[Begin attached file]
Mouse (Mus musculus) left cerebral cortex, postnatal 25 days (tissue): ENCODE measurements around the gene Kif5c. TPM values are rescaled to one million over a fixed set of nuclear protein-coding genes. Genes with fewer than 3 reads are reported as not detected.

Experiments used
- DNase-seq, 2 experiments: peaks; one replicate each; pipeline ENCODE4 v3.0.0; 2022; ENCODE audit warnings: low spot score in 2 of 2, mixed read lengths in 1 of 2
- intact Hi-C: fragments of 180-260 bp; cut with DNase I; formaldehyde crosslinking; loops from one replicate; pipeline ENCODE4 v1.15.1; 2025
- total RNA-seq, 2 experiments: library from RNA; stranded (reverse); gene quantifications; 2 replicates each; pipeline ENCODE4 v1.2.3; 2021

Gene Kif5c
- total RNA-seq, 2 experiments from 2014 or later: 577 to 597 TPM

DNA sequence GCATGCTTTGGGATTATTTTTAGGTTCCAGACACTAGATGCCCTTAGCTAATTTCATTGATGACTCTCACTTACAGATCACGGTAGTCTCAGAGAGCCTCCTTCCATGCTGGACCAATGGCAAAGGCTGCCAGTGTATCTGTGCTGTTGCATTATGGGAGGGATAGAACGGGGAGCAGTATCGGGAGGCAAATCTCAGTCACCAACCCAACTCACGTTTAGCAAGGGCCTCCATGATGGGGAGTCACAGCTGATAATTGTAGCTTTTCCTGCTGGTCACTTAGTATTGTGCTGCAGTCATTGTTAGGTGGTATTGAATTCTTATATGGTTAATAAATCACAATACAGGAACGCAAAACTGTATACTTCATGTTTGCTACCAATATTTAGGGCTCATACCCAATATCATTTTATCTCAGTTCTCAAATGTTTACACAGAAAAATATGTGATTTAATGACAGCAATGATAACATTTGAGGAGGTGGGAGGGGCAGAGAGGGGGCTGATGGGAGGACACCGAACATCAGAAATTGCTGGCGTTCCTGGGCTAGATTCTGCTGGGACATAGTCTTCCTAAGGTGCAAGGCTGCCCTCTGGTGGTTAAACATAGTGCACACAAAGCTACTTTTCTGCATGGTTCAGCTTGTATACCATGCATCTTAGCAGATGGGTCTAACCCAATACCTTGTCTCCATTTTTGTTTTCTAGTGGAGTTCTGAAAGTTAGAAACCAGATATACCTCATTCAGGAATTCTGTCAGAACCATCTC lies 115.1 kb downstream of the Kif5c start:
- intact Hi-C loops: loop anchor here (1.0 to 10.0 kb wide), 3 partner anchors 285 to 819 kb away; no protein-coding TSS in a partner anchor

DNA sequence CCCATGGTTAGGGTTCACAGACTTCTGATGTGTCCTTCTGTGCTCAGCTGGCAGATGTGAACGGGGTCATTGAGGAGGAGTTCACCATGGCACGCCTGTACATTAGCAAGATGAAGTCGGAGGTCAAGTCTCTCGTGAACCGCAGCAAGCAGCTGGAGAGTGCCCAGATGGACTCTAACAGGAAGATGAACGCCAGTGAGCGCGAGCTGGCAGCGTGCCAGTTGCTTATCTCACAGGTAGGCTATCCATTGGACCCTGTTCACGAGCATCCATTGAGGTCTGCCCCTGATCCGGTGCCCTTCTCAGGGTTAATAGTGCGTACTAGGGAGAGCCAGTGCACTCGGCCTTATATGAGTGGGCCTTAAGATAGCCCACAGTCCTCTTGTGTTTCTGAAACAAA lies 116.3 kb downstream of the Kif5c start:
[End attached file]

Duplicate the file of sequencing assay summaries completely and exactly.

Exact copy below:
Mouse (Mus musculus) left cerebral cortex, postnatal 25 days (tissue): ENCODE measurements around the gene Kif5c. TPM values are rescaled to one million over a fixed set of nuclear protein-coding genes. Genes with fewer than 3 reads are reported as not detected.

Experiments used
- DNase-seq, 2 experiments: peaks; one replicate each; pipeline ENCODE4 v3.0.0; 2022; ENCODE audit warnings: low spot score in 2 of 2, mixed read lengths in 1 of 2
- intact Hi-C: fragments of 180-260 bp; cut with DNase I; formaldehyde crosslinking; loops from one replicate; pipeline ENCODE4 v1.15.1; 2025
- total RNA-seq, 2 experiments: library from RNA; stranded (reverse); gene quantifications; 2 replicates each; pipeline ENCODE4 v1.2.3; 2021

Gene Kif5c
- total RNA-seq, 2 experiments from 2014 or later: 577 to 597 TPM

DNA sequence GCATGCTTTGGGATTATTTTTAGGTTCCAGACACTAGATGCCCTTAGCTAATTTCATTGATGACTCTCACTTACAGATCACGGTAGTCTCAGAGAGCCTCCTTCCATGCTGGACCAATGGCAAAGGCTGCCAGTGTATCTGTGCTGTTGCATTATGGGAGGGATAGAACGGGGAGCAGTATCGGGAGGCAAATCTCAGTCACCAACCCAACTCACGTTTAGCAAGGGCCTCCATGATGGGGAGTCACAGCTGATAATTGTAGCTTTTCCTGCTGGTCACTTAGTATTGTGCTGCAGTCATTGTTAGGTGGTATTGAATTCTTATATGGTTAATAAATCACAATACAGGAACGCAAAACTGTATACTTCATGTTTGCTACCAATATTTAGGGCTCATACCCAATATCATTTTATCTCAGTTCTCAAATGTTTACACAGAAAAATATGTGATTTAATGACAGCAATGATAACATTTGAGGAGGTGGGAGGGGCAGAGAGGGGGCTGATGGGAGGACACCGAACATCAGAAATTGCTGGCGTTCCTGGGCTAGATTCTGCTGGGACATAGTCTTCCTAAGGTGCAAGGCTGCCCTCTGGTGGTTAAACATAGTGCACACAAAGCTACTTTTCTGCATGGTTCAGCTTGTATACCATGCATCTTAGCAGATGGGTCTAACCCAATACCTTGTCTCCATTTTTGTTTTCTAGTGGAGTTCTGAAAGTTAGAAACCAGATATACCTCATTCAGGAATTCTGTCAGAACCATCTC lies 115.1 kb downstream of the Kif5c start:
- intact Hi-C loops: loop anchor here (1.0 to 10.0 kb wide), 3 partner anchors 285 to 819 kb away; no protein-coding TSS in a partner anchor

DNA sequence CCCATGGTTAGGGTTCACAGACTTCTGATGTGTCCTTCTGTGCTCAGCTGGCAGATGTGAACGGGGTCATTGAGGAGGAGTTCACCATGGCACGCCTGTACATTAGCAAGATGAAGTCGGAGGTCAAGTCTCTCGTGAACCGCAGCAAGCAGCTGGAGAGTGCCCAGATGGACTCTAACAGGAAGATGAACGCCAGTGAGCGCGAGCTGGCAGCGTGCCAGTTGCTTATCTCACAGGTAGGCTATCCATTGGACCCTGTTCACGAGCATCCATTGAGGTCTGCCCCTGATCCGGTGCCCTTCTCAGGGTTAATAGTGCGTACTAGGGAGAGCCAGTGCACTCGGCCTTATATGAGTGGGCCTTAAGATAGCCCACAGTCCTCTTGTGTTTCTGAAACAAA lies 116.3 kb downstream of the Kif5c start: